It happens at the speed of glass flowing, it pauses, it reverses (slightly), are you seeing this or it in your head?, is the hand paused or the video?, slicing, pause, the blade, until the anti-climax (bathos) of the band freed and snapping. The hand pulls back and we are again left with the anuses of young beautiful men in timid ecstasy.
Again we could start to pick this apart: lobster, Broodthaers, porn, release, climax, moment, slowness, time, non-transgression, image, entering a thin but convoluted fog difficult to envision/foresee where these points/subjects intersect, which they assuredly, and with defeat, do, always ill at ease and tenuous.   

Its a Trap!

A thousand clever conceptual and structural fireworks to be unpacked.  Like a perfect villain who creates the hero thereby affirming his/her own existence.  Asking you to say anything.  I’m writing about it because it is easy to write about. Jordan Wolfson, sophisticated art-world troll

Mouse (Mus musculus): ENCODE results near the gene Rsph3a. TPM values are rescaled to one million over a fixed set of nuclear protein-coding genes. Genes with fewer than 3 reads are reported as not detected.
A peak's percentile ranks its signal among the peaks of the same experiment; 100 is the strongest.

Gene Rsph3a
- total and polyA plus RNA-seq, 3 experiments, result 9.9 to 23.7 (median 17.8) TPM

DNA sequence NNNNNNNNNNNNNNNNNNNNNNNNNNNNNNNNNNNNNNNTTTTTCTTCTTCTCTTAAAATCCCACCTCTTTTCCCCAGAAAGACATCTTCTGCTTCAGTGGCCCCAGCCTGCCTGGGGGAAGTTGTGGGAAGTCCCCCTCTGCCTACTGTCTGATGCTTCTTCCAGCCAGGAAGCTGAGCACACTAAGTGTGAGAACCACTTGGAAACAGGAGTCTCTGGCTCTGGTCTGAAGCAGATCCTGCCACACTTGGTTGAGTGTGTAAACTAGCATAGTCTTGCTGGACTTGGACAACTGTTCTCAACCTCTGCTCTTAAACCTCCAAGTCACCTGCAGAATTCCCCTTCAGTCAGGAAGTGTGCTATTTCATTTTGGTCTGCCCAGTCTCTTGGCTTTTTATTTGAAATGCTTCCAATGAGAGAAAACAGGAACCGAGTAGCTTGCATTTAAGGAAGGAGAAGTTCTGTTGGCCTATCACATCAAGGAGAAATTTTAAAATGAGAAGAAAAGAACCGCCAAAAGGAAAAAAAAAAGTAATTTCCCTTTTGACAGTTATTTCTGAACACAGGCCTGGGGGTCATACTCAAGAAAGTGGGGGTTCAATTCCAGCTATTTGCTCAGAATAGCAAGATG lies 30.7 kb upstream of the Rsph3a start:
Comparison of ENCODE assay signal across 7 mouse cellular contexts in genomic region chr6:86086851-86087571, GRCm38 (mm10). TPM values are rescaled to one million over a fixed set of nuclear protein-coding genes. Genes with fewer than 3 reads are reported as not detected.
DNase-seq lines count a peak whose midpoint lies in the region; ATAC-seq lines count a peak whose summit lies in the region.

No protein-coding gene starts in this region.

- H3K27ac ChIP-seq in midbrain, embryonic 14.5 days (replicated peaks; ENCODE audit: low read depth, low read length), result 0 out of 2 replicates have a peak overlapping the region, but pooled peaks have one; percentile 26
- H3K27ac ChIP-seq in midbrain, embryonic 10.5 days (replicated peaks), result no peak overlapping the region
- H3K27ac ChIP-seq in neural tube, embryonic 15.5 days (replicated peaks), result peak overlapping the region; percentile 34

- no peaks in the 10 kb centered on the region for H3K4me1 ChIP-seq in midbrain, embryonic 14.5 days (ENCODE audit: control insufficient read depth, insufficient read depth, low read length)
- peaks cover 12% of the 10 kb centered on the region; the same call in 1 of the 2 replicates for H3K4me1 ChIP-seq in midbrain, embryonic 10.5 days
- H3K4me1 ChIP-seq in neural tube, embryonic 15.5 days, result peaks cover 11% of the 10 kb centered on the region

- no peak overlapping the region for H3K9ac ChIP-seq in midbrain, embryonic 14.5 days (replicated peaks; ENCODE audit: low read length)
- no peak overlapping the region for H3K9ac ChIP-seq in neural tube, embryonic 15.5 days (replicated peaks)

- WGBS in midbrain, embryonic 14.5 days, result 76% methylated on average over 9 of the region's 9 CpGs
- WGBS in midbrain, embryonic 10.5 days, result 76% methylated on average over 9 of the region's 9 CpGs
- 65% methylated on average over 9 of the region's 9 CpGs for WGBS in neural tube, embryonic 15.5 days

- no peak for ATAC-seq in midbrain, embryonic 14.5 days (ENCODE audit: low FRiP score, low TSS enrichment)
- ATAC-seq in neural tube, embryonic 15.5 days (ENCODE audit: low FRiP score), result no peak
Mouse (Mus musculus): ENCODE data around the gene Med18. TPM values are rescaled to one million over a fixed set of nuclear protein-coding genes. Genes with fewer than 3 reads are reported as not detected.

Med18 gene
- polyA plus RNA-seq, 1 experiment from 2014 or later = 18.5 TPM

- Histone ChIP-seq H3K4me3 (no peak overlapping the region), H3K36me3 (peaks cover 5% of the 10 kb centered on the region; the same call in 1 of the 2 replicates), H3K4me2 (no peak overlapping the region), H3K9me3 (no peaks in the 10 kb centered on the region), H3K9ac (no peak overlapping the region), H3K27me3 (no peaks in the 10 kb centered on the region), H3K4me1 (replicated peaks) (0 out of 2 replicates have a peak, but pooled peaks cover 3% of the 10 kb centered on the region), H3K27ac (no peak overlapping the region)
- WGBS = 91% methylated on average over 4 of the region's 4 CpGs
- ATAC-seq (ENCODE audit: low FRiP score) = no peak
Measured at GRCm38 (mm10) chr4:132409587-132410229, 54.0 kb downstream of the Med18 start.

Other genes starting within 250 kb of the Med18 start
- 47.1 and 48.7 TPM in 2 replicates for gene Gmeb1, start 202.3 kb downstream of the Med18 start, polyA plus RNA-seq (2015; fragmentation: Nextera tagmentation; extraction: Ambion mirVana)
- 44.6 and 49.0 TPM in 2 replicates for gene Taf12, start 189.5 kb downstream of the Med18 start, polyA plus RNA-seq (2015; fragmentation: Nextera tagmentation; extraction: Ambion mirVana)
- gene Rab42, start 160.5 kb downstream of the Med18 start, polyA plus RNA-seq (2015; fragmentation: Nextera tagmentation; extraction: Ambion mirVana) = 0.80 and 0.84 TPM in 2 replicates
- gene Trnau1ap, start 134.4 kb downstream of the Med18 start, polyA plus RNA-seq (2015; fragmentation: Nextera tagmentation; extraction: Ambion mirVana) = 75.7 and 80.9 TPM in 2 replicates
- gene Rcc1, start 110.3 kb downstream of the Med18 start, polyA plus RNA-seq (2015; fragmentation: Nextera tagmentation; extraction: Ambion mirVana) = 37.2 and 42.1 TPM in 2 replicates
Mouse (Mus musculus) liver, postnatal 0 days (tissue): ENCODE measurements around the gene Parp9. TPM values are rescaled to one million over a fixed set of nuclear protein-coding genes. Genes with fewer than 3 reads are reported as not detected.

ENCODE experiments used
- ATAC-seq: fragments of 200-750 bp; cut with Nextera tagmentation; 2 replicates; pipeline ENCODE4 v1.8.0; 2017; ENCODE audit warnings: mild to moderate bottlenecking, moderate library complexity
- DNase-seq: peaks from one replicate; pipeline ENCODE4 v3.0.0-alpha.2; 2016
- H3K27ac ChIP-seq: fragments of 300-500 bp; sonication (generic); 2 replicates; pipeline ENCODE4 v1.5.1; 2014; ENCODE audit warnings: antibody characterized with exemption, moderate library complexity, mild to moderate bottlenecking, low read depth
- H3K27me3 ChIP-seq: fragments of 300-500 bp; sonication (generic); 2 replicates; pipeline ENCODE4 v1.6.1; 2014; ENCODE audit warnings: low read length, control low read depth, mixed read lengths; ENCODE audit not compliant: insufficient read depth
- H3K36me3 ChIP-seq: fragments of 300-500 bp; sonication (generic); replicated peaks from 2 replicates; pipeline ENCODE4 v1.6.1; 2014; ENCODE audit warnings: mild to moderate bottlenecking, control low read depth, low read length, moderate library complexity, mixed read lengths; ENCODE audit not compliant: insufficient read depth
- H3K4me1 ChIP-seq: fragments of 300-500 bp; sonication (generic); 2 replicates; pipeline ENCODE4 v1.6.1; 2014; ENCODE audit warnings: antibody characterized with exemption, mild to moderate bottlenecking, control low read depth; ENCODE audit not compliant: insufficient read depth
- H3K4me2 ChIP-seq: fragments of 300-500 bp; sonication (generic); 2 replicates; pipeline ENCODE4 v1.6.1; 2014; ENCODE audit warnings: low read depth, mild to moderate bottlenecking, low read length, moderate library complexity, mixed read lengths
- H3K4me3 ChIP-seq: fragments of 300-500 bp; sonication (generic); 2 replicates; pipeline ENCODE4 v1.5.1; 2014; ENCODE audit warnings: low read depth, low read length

It is easiest, and an escape, to say yes to these things. It's easy to say what is perfect about it. Others  summarize Wolfson's postion with ease.  Phillipe Vergne:
“Wolfson traverses a fragile line between his ability to manipulate an emotive response in his audience, and his formal exigency in which no subjectivity is put on display. 
...Skepticism towards language and representation makes Wolfson's work an exercise in elegant subversion that sets him in the tradition of classical cynics, whose philosophy was motivated by an intellectual and ethical disposition to disbelieve.”
And how this summation makes the vacuous drowning feel no less present, allows for no recourse.  This is not leaving us quietly unfooted the way Joe Scanlan leaves Felix Gonzalez-Torres quietly unfooted, but rather makes us question whether we can feel anything at all. And to say no, then, is to enter into the labyrinthian aggregate of red herrings. And like classic cynicism it leaves only Wolfson in a position of stability. It is always there to recoup your "no," your deference, or indifference, or indignance.  Any response but yes it is ready to absorb, and recoup. Any unpacking it is ready to defeat, with sodden boxes. Its ability to feed and sustain itself on a viewer’s antagonism. Already naming things becomes treacherous and we begin to feel as if the ground is comprised of a rugs, always ready to be pulled, to feel stupid in our incorrect assumptions. "It's actually a Brautigan Poem." and be mocked by that face.